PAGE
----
Now that the iPad has a firm foothold in the market, many of you might be seriously interested in getting one. But like all fancy gadgets, it can take time to decide whether it is worth spending around $499. Of course, it all depends on what you will want it for. As an entertainment device, it packs quite a punch. And if you are a photographer, you might find the iPad useful in various ways.
One of its major uses would be as a portfolio. When you are looking to be hired for photo services, potential clients would want to look at samples of your work. It is quite common to show your sample images using a laptop, albums or prints. By using an iPad, you can display your photos in one gorgeous medium. After all, presentation really does count. It is more striking and sleeker than a regular photo album and more intimate than a netbook or a laptop. At 9.7 inches on its widest side and at 1024 x 768 pixel resolution, the screen is large enough for viewers to fully appreciate the images. Also, it utilizes in-plane switching (IPS) technology which allows people who are obliquely viewing the screen to still get a clear view. This is perfect for when a crowd of eager people want to see the picture you took of them all at the same time.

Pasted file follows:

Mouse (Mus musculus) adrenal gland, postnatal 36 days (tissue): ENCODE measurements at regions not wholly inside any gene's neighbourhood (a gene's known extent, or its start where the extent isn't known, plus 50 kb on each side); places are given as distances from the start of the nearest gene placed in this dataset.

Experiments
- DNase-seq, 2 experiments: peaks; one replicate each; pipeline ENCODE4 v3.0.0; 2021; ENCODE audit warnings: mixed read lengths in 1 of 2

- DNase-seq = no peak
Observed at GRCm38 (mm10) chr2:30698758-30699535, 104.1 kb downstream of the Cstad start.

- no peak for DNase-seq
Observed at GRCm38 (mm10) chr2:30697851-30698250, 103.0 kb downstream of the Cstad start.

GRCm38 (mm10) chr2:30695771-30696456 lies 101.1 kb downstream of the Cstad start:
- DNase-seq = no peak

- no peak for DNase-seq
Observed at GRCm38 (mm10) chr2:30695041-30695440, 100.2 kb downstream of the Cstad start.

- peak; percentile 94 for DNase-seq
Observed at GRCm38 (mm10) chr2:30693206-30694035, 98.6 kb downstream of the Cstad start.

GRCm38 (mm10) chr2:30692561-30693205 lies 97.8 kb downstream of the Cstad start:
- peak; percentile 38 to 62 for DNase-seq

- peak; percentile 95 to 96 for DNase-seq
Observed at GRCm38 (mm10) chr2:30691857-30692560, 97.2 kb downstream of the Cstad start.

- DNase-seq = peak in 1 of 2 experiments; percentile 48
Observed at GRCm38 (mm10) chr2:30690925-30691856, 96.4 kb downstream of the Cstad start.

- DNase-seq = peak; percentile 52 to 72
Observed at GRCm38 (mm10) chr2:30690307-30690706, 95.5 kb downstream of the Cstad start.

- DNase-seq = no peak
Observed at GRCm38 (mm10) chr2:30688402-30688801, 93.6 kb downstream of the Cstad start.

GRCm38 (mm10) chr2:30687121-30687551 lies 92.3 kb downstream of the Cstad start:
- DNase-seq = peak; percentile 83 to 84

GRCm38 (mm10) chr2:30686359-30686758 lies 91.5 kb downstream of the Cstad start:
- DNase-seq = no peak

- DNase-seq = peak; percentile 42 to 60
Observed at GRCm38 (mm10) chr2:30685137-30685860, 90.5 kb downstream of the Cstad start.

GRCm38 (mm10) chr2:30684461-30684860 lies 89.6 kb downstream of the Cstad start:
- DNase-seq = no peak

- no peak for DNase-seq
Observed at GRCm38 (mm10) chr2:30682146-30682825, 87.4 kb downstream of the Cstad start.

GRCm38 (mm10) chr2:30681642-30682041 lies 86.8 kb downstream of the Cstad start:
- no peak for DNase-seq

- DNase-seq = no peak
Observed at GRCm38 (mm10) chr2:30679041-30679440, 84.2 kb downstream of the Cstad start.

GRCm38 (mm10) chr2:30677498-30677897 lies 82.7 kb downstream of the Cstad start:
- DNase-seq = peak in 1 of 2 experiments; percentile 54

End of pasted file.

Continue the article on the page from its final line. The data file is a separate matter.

Another asset of the iPad is that you can upload images to it right after you take your pictures. With the use of the iPad Camera Connection Kit, you have the option to import image files using a USB cable or straight from an SD card. It supports both JPEG files and RAW formats. Right after uploading, you can even send the images by 3G (you have to sign up for this extra service) or Wi-Fi to a client who might be waiting for them. A drawback is that photo editing is limited with the iPad. It will not be the best tool to do heavy post processing since iPad photo apps do not have the extensive editing features of Photoshop and other similar software.
Although the iPad is a fantastic device, it does have its weaknesses. It does not support Flash so if your online portfolio is flash based, you will not be able to access it. It also has little storage space (64GB max) compared to netbooks or laptops, and it does not have the capacity to multi-task so you can’t receive instant messages while you are previewing your photos or fixing your slideshow. Keep in mind that this is version 1.0 and that over time there will surely be improved and more feature packed versions that might address these issues.
The iPad might not replace a netbook or a laptop in terms of productivity or functionality but if your purpose in having one is to pamper yourself with the latest gadget that will give you tons of fun, and at the same time allow you to have a stunning portable portfolio that can show off your pictures in vivid detail, then this might just be the ideal gift you can give yourself.
This entry was posted on Sunday, August 14th, 2011 at 10:00 am and is filed under Articles, Cameras and Equipment, Miscellaneous. You can follow any responses to this entry through the RSS 2.0 feed. You can leave a response, or trackback from your own site.
Tags: ipad photo portfolio, ipad photography tips, ipad photography use, ipad review